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Should You Invest in the Most Popular Mutual Funds?

Should You Invest in the Most Popular Mutual Funds?

There are thousands of mutual funds available to investors. Some become more popular than others for several simple reasons. The word “popular” means investors are putting more money into a particular fund compared to all other funds. Essentially, popular mutual funds mean the largest mutual funds in the universe of all funds available for investment. It is easy to identify the most popular funds. Simply do a Google Search for the largest mutual funds and look down the list. But should an investor look to put most of his assets in the largest, most popular mutual funds?

Popular May Not Mean the Best Future Performance

Many large mutual funds became popular for a particular reason.

  • Stellar Past Performance – it takes years for a mutual fund to achieve great performance relative to its competitors. The operative word here though is “Past”. As any disclaimer will state, past performance is not indicative of future performance. The past performance may have been achieved because the manager invested in the exact sectors that were doing well during that point in the economic cycle. The fund’s competitors may have had the assets more diversified over all sectors or sectors that were not doing well during that time. As investors know, the markets do not reward the same investment sectors for long as the economy changes.
  • The Fund Company Is Popular – A number of companies have become popular, both load and no-load companies. Usually these companies grow more than their competitors due to large number of fund offerings, good customer service, good past performance of some of its funds. Or, a company can become popular because one specific fund has stellar performance.  Once the company becomes popular, almost any fund they offer will also become popular. This can occur even if the fund’s performance is mediocre.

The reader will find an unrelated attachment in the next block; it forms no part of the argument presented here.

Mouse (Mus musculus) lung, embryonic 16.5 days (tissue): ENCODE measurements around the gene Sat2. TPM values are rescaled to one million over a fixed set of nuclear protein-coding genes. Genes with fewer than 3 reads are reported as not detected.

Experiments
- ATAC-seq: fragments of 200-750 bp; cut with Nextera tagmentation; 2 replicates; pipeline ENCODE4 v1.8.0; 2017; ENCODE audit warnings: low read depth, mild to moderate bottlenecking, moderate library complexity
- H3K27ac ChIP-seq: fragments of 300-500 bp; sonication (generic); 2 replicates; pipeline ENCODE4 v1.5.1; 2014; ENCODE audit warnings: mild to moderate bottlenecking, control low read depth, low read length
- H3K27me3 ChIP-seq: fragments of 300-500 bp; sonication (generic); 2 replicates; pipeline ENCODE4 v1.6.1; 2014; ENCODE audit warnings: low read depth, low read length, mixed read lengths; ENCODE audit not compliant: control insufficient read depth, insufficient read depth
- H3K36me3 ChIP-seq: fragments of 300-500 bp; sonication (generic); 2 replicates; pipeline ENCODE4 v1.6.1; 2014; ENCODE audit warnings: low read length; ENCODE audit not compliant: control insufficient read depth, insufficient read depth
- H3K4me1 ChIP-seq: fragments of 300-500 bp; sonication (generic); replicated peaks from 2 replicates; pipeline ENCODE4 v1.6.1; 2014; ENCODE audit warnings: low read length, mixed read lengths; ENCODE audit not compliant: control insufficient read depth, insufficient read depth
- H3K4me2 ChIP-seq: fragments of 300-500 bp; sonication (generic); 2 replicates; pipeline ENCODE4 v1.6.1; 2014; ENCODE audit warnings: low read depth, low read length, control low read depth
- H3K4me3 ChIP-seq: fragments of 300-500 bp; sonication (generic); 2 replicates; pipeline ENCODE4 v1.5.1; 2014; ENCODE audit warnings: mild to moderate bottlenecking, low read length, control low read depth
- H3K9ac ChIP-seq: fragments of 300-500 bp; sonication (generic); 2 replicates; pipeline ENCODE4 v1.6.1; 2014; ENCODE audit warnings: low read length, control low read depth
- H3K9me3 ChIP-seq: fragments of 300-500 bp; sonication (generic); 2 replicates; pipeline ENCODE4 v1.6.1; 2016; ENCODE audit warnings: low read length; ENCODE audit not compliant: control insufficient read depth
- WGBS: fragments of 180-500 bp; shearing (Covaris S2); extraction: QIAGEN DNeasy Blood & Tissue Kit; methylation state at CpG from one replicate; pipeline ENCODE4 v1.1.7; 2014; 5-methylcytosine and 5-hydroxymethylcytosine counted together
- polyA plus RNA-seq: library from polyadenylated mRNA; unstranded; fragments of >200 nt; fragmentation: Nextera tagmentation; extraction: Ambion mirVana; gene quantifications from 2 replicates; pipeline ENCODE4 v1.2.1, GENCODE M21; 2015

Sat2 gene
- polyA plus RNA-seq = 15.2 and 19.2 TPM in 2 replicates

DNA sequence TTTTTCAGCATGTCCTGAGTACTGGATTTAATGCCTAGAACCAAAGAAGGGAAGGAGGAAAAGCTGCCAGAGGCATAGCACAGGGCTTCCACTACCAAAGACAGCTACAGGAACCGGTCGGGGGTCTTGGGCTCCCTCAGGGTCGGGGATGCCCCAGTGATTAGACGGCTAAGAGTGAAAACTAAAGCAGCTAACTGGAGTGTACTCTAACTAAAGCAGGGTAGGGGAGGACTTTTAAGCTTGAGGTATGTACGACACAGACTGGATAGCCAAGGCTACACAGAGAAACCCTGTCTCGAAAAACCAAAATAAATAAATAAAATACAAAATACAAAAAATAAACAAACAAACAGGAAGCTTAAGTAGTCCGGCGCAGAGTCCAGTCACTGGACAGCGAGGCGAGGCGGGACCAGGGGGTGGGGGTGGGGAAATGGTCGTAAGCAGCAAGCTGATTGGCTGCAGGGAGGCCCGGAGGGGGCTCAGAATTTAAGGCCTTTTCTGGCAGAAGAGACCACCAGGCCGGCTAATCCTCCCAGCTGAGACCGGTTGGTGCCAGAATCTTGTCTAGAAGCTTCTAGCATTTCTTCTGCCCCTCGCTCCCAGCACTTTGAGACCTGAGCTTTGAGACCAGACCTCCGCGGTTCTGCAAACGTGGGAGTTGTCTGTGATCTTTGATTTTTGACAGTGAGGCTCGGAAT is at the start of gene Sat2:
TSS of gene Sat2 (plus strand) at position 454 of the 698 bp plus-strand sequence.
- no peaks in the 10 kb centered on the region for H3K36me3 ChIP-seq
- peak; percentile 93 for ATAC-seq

Just because a particular fund is popular or large does not mean performance will be stellar in the future. The primary reason is the fund size. The manager of a large fund has his hands tied somewhat. The fund has a huge amount of money that needs to be invested at all times, and there are only so many good investment grade stocks that the fund can invest in. Also, the manager needs to maintain good diversification by not investing too much in one stock. So, the main problem of the manager is where to invest the assets without adversely affecting the market price of the stock.

The investment manager of a large fund also cannot quickly react to changes in the markets. Rebalancing a large portfolio takes time with planning taking place months in advance. If the manager judges wrongly about a certain stock sector, he cannot simply quickly sell many positions since he would affect the market prices of the stocks. Essentially, rebalancing a large stock portfolio is as difficult as turning a battleship around in a narrow waterway.

The Case of Fidelity Magellan

Fidelity’s Magellan fund became extremely popular during the 1980’s. The investment manager, Peter Lynch, became an icon without equal until he left in 1990. During his term as manager, the fund returned an annual average of 29%. Investors were pouring money into the fund until Fidelity stopped new investors from coming into the fund. Thereafter, the fund experienced the problem of simply being too large to achieve good fund performance. Over recent years, the performance of Magellan has been lower than 88% of its competitors.

Pick the Family First, Then the Fund

Most investors would be better served selecting a good no-load fund family, and then selecting which funds to invest in. The no-load fund companies have a good selection of low cost, plain vanilla index funds, and a host of specialty funds. To these investors, good customer service and solid fund offerings are more important than how popular a particular fund is that year. In the investment world, as in most worlds, popularity changes quite often and rather rapidly. Investors do not need to be chasing the latest popular fund with the hope of achieving the highest performance. Trying to do this will cause the investor to lose a lot of needed sleep at night.

 

 

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